By Ben Kerrigan And Sammie Jones-
Theresa May was the most pressurised woman in the U.K. for 2018, according to our thginktank team. The prime minister has been under so much pressure over a Brexit outcome she did not create, but has been committed to delivering.
Unfortunately for May, a large section of the British public is concerned with the challenges Brexit has been posing, and in particular what it would mean for ordinary Brits once Britain is actually out of the Uk. She has rebuffed all calls for a second referendum, although such a vote may clarify the present state of the British public on the troubling issue of Brexit. On the other hand, it could also make mockery of the British people since there is still a strong view that many still don’t understand what Brexit is about , and how it would affect them personally.
Recently, the prime minister deferred a meaningful vote among MPs on her Brexit deal so that she can seek “further assurances” from EU leaders. She acknowledged to the Commons, the “widespread and deep concern” over the controversial Irish backstop, which is designed to avoid a hard border, admitting her deal would be rejected by a “significant margin” if the vote was held.
May said she would “discuss with them the clear concerns that this house has expressed,” about the backstop with EU leaders in Brussels and with member countries. This was despite her clear rhetoric that the deal before her was the best available and none negotiable- a sentiment EU president Juncker has long stated himself.
May told MPs she was in “absolutely no doubt that this deal is the right one,” and believed there was a majority to be won in the house in support of it if she could secure additional reassurance on the question of the backstop. Controversial aspects of the deal, including the backstop, were “simply inescapable facts of having a negotiated Brexit,” she told MPs. Speaker of the House, John Bercow, at the time said the delay would be “thought by many to be deeply discourteous,” particularly since 164 MPs had already spoken in the debate.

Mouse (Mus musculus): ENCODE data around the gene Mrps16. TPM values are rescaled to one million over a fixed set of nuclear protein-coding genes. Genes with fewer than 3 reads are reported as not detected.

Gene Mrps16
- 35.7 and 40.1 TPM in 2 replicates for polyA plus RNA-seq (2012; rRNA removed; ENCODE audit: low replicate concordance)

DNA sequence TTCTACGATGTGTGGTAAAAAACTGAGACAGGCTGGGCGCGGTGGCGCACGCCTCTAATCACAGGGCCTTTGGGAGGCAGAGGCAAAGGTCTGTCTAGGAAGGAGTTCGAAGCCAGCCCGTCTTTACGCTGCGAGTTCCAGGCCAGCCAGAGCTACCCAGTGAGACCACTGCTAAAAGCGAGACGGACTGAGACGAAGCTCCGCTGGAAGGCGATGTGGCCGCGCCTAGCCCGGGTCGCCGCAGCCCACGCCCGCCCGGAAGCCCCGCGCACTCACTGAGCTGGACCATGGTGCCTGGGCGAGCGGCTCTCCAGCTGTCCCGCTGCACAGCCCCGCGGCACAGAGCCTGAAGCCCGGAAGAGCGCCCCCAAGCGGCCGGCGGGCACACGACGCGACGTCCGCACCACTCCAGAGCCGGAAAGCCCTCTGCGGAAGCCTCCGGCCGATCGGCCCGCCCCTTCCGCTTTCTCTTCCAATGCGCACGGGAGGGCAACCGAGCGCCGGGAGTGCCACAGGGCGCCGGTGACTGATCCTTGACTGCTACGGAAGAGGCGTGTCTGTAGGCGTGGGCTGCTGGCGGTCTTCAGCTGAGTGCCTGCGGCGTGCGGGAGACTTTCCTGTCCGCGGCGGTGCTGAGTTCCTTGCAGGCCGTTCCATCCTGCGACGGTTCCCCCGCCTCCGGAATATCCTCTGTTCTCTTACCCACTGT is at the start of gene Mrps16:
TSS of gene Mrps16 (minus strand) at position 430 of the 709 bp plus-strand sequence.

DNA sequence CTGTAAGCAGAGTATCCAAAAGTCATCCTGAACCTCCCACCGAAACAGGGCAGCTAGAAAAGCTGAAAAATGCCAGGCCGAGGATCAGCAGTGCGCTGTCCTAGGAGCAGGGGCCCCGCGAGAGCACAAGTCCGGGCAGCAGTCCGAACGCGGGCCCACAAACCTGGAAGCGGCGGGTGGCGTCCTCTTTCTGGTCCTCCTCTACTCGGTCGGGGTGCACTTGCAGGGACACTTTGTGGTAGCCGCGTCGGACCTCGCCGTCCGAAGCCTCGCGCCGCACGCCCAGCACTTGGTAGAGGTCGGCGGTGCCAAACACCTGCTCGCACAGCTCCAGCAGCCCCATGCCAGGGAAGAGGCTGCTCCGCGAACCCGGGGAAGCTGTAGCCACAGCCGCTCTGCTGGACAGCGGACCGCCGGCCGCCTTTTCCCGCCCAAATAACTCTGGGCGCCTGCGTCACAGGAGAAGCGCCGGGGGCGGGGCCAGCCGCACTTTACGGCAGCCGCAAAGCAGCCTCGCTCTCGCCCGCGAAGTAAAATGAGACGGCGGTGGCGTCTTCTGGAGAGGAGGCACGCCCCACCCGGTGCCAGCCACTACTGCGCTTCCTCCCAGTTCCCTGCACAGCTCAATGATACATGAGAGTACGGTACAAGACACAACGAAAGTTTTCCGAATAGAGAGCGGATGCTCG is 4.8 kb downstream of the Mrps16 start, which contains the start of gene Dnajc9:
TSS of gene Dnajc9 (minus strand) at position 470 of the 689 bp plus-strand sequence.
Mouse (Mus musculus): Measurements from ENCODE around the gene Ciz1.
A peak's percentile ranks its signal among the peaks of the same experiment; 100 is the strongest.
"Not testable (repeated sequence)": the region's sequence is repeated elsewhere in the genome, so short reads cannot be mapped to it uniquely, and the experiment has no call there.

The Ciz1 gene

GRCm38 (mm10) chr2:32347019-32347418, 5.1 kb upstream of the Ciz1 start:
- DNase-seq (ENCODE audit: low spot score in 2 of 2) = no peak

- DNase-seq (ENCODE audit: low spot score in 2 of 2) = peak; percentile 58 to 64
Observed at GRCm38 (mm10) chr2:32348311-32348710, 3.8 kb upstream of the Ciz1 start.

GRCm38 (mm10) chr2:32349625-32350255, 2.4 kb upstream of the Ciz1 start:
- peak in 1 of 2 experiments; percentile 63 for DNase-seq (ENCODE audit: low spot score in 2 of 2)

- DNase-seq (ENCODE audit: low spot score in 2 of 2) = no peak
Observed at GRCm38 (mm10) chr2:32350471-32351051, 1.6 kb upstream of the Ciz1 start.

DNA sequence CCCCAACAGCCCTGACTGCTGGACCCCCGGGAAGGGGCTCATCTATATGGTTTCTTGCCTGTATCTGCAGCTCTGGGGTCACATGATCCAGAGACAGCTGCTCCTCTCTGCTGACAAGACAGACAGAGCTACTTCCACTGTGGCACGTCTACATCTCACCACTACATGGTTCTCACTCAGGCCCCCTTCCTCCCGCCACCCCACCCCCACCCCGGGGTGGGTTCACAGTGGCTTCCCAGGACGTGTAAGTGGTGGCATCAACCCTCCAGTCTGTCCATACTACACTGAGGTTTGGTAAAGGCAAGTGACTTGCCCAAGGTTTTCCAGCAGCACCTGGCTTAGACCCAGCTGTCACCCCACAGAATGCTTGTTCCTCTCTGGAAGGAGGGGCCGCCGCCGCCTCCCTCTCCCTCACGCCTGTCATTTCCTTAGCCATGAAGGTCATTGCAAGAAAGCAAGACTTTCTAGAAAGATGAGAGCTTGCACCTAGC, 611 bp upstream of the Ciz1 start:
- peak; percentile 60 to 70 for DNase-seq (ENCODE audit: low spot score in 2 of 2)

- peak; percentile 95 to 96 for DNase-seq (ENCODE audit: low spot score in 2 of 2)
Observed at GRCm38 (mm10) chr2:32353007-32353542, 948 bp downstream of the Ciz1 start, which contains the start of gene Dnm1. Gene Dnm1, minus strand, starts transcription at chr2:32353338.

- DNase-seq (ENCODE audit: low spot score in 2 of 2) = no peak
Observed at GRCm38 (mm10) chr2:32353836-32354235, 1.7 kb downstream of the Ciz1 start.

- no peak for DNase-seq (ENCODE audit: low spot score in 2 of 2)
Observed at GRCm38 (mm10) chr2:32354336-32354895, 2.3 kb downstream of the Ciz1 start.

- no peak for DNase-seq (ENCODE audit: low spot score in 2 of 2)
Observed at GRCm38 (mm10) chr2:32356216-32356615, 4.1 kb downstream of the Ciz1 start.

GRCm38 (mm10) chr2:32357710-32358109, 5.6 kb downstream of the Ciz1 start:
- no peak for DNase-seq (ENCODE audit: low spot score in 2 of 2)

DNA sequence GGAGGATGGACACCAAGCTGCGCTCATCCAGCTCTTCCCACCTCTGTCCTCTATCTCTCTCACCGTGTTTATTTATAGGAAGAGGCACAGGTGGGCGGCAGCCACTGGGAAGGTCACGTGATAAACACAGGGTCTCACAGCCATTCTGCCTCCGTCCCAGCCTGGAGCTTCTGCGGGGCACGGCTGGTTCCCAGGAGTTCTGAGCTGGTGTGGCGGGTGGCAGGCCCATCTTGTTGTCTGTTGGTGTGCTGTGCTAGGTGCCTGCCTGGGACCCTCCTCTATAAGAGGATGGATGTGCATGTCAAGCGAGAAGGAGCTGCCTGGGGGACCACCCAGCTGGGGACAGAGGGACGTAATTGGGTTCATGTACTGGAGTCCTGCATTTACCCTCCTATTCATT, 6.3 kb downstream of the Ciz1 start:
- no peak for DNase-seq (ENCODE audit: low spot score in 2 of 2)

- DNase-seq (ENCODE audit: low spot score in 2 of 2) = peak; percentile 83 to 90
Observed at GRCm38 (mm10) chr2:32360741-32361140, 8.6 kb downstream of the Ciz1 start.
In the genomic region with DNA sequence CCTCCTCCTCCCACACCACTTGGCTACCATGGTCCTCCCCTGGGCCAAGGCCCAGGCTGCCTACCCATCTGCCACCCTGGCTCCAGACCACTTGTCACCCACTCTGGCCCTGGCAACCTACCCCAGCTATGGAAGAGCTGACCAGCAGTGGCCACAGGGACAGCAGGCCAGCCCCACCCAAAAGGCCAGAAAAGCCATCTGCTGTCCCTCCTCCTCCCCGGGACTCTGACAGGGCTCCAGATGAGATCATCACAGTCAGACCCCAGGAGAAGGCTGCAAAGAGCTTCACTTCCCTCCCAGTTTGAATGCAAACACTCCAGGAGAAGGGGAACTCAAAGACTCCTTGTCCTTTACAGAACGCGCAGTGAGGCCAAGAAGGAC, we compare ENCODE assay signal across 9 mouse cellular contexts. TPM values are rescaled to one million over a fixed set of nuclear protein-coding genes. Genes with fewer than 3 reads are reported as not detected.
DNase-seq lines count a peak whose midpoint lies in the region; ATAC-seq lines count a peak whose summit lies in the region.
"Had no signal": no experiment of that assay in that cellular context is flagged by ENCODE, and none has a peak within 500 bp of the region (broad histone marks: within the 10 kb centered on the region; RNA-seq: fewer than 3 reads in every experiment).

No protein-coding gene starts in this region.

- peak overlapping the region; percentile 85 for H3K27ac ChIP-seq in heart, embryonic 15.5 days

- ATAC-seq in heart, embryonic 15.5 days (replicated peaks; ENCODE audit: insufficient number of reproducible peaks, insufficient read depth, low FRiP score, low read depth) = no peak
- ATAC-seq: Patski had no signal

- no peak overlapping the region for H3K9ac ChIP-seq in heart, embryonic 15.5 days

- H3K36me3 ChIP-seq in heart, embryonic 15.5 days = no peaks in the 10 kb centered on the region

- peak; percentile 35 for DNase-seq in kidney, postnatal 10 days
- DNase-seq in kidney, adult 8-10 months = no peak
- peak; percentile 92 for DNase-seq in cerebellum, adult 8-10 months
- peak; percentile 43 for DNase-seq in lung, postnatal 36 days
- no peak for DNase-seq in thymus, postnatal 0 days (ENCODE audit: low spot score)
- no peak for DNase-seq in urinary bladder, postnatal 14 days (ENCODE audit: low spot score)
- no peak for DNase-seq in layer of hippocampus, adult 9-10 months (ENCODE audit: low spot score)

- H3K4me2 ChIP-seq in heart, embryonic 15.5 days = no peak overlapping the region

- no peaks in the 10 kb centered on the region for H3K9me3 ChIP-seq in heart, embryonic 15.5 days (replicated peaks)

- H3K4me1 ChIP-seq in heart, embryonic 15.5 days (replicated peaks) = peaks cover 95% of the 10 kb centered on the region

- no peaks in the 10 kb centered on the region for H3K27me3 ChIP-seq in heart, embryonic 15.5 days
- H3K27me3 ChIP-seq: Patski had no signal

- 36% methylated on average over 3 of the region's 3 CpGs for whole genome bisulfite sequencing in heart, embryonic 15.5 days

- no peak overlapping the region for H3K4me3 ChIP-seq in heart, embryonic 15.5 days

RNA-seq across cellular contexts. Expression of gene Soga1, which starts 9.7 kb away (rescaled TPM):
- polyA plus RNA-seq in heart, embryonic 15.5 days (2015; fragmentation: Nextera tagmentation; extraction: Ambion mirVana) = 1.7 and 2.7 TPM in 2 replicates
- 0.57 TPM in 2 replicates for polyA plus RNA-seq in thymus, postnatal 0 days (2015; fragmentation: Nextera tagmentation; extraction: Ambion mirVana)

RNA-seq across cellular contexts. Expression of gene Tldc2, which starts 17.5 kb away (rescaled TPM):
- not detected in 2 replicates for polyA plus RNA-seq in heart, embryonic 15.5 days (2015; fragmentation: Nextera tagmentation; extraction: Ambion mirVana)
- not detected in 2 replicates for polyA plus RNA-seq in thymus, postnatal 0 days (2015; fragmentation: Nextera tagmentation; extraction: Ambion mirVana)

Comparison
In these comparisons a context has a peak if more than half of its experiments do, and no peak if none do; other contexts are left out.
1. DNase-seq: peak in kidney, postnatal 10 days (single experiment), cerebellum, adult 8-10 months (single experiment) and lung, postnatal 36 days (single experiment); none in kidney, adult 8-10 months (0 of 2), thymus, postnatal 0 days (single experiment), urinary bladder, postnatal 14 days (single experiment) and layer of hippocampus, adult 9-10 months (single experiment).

He said that it would be “infinitely preferable” if the house were to have a vote on whether the meaningful vote on the Brexit deal should be delayed, rather than the government forcing that course of action unilaterally. In a “courteous, respectful and mature environment, allowing the House to have a say, its say on this matter, would be the right and dare I say it the obvious course to take,” he added. Jeremy Corbyn described the delay as “shambolic” , creating an “extremely serious situation.” With the meaningful vote now scheduled for January, May remains under enormous pressure.
Criticism from Mp’s, the opposition leader, and sections of the press, means May is under extreme pressure in a job that is very demanding. No prime minister wilfully and happily signs up to defend a messy and challenging situation they did not create. A smart solution to this Brexit chaos must be sought, but Theresa May is not really to blame for the stubborn and arrogant stance of EU leaders, in particular Jean Claude Juncker. Clear advice and options can be presented to Theresa May, rather than her mind being subjected to an endless assault of criticism over her handling of Brexit negotiations. Unless, the blame can be put squarely at her doorstep, it is better for the critics to also direct their anger and frustration at the retaliatory and hostile leaders of the EU.
The Democratic Unionist Party who’s MPs support the government under a confidence and supply agreement has made clear their opposition to the withdrawal agreement with the EU. The question now is what the best way forward in handling this Brexit crisis.